Old Trafford has turned this year - considerably so on some occasions, with Lancashire almost docked points in one Championship game - although it does not quite have the bounce of the square before it was rotated. The most recent pitch, for the CB40 semi-final, was described as one of the best of the season while the surface for the England Lions-Australia A game was also well received. The forecast suggests a chance of rain although it could hold off until after the game.

Stats and trivia

  • England have not lost a T20 at Old Trafford although the two against Australia in 2009 were badly affected by the weather.

  • Jade Dernbach took 4 for 22 against India on the ground last year, one of four four-wicket hauls by an England bowler in T20s.

  • Of the two XIs that played in the first match, only Dale Steyn and Lonwabo Tsotsobe do not have strike-rates of over 100 for South Africa but for England just five batsmen pass the three-figure mark.


"I think one thing we have to be very aware of is you win games of Twenty20 cricket with numbers eight, nine, ten and 11 not batting. So we have to take the responsibility of having a batsman there at the end."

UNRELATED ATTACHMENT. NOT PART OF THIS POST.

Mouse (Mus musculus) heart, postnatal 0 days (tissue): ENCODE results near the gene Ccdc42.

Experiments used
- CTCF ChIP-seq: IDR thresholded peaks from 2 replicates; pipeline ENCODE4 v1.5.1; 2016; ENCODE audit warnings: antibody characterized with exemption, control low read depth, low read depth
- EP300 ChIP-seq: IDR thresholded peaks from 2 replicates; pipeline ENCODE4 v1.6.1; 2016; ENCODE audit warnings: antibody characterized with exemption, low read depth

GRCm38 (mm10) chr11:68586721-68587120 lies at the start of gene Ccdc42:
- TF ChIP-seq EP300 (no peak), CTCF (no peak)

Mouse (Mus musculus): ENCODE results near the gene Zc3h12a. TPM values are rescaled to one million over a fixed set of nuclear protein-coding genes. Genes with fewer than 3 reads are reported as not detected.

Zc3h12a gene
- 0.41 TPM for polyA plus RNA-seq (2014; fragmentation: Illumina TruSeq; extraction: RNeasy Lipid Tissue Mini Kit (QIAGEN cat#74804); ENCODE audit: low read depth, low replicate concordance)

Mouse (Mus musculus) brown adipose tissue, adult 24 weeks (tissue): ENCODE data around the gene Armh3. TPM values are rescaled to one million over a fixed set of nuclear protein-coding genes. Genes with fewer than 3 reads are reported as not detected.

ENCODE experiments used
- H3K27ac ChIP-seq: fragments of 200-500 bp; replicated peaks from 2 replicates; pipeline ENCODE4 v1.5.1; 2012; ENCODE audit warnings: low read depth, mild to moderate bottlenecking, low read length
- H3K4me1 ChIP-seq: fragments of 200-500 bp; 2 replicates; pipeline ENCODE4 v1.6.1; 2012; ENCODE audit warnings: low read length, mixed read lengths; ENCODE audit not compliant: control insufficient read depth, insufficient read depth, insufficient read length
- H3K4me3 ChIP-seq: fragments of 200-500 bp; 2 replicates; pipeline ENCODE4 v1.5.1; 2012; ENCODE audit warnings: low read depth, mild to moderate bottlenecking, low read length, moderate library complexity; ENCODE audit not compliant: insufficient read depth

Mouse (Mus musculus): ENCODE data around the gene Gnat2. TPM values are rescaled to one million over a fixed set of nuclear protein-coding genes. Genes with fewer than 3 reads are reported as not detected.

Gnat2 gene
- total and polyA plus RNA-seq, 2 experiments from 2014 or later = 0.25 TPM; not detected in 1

Stuart Broad does not want the chance of another career-best innings

"I would have liked not to have lost as many wickets as we did early on. But Jacques came in with his experience and played really well right 'til the end."
AB de Villiers was grateful for the experience of Kallis

Andrew McGlashan is an assistant editor at ESPNcricinfo

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© ESPN Sports Media Ltd.

Posted by Trone on (September 10, 2012, 18:50 GMT)

SA picked their best side I reckon. Let's hope the rain goes away...

Posted by R_U_4_REAL_NICK on (September 10, 2012, 16:38 GMT)